Essays and peer-reviewed scholarship in Yiddish Studies, an interdisciplinary field that engages all aspects of Yiddish cultural production, especially in its relationship to other cultures and languages.

Click here for a separate listing of open-access, peer-reviewed articles.


A Yiddish Studies to Come: In Conversation with Adam Zachary Newton’s Jewish Studies as Counterlife

Newton’s book pro­vides a stir­ring call for a Jew­ish Stud­ies to come, a pro­pos­al for new forms of affil­i­a­tion, both with­in the loose bound­aries of Jew­ish Stud­ies and extend­ing out­ward to the whole of the Human­i­ties and to the uni­ver­si­ty as an insti­tu­tion. What might it mean for Yid­dish Stud­ies to par­tic­i­pate in this com­ing community?


Shylock’s Jewish Way of Speaking

What if Shy­lock spoke Yid­dish? One exper­i­men­tal pro­duc­tion of Shake­speare’s The Mer­chant of Venice” did just that.


Breaking Ground, Broken English: Abraham Cahan’s The Imported Bridegroom

Cahan’s char­ac­ters speak in bro­ken lan­guages, and in so doing find them­selves unable to find sta­ble ground in America.


Cod Yiddish From Across the Pond: Howard Jacobson’s Finklerspeak

Howard Jacob­son tests the lim­its and con­tours of a Jew­ish way of speak­ing, pre­sent­ing an Anglo-Jew­ish dia­logue with post-impe­r­i­al culture.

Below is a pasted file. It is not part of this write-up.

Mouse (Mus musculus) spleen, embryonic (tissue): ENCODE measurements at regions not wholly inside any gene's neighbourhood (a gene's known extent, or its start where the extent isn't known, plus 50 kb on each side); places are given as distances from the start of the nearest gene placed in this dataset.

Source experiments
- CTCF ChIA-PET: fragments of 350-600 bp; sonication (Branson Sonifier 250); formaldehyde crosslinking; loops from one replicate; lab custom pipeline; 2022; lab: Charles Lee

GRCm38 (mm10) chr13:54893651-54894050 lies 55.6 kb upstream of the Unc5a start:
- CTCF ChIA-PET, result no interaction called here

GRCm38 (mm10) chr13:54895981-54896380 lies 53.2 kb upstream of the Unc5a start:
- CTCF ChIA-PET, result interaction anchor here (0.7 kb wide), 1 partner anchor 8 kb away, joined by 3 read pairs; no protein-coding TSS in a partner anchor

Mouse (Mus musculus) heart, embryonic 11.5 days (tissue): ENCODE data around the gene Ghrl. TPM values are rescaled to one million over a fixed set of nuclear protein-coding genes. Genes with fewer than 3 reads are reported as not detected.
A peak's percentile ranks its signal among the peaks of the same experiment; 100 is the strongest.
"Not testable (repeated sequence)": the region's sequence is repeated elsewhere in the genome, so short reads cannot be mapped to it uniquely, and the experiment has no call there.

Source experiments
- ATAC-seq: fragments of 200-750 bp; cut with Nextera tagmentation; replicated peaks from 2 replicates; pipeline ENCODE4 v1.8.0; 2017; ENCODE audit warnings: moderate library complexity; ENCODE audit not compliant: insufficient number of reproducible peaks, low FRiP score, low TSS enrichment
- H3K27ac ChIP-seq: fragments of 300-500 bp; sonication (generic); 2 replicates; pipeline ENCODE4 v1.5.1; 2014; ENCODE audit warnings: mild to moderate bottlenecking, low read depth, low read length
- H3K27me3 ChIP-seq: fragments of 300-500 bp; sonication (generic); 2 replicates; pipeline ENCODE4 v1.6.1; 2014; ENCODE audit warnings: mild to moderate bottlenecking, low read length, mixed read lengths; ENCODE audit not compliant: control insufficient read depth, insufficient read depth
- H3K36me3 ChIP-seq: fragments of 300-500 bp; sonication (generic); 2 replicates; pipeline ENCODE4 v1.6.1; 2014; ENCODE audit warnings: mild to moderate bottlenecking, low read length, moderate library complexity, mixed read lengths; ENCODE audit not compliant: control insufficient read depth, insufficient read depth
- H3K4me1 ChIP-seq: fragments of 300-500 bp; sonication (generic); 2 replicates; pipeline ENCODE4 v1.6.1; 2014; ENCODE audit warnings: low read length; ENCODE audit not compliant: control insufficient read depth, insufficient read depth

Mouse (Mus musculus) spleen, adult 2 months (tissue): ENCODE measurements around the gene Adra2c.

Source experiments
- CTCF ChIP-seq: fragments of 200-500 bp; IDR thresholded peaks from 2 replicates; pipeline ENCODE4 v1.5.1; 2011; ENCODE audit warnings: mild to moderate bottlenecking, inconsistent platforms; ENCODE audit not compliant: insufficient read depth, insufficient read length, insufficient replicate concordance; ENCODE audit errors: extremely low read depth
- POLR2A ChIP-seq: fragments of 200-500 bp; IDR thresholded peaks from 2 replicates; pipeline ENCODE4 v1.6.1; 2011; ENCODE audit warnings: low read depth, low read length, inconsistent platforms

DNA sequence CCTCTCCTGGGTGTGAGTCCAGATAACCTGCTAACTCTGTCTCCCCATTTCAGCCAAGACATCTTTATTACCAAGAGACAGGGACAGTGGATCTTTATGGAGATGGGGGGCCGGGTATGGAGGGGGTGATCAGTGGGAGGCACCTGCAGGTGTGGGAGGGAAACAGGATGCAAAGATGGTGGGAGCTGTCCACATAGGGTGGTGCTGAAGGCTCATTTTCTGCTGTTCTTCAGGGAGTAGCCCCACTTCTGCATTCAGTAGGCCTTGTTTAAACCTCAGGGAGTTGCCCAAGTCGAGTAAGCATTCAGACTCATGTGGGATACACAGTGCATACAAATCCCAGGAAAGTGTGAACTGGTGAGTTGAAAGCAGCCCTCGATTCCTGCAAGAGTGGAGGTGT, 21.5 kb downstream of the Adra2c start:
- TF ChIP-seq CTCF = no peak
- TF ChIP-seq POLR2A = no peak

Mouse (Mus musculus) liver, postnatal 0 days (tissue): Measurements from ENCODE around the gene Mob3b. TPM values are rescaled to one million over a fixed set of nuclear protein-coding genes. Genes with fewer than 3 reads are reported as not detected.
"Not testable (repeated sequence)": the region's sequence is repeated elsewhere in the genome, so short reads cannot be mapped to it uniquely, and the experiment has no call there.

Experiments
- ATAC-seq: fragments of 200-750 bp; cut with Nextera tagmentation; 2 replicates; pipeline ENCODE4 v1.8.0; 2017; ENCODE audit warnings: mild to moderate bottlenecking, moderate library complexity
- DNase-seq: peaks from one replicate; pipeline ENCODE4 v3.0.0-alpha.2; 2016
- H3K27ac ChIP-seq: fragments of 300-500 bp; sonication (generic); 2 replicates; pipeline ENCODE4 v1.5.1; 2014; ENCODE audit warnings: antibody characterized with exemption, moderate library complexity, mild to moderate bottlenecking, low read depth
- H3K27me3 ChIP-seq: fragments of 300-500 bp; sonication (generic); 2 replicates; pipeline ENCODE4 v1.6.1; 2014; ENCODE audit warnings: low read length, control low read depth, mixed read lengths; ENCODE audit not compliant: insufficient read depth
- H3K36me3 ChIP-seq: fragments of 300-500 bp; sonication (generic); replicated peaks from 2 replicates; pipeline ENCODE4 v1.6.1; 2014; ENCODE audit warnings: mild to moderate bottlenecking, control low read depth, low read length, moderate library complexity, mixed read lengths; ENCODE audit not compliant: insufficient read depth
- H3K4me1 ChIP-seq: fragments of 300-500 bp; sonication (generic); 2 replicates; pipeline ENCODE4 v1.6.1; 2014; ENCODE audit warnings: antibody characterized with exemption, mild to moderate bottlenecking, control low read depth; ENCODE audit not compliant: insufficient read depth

The Fourth Child

The author reflects on his own expe­ri­ences encoun­ter­ing David Roskies in the 1960s and col­lab­o­rat­ing with him in Holo­caust remem­brance at a very dif­fer­ent time than our present con­text for the mem­o­ry and com­mem­o­ra­tion of the Holocaust.


Double or Nothing: Jewish Speech and Silence in Georges Perec’s *W ou le souvenir d’enfance"

This arti­cle con­sid­ers the phan­tom traces of Yid­dish in Georges Perec’s W ou le sou­venir d’enfance (1975).


Orphaned Words: Yiddish, English, and Child Speech in Postwar Cinema

Is there a Jew­ish way of not say­ing things? In fac­ing crises in lan­guage dur­ing the imme­di­ate post-Holo­caust years, film­mak­ers in Eng­lish and Yid­dish made choic­es about how to bal­ance repair and critique.


Letters Without Addresses: Abraham Sutzkever’s Late Style

Abra­ham Sutzkev­er’s poet­ry is often read with­in the con­fines of Holo­caust lit­er­a­ture”. This essays reads a selec­tion of Sutzkever’s poet­ry against the Holo­caust, against the apoc­a­lypse, and against the hori­zons of mean­ing that the label of Holo­caust lit­er­a­ture” might impose.


Split Identity: Jewish Scholarship in the Vilna Ghetto

In this essay, David Fish­man draws a com­par­i­son between yidishe visnshaft, or Jew­ish stud­ies schol­ar­ship, and Juden­forschung, the Nazi field of anti­se­mit­ic Jew­ish stud­ies used to jus­ti­fy the per­se­cu­tion and exter­mi­na­tion of Jews in sci­en­tif­ic terms.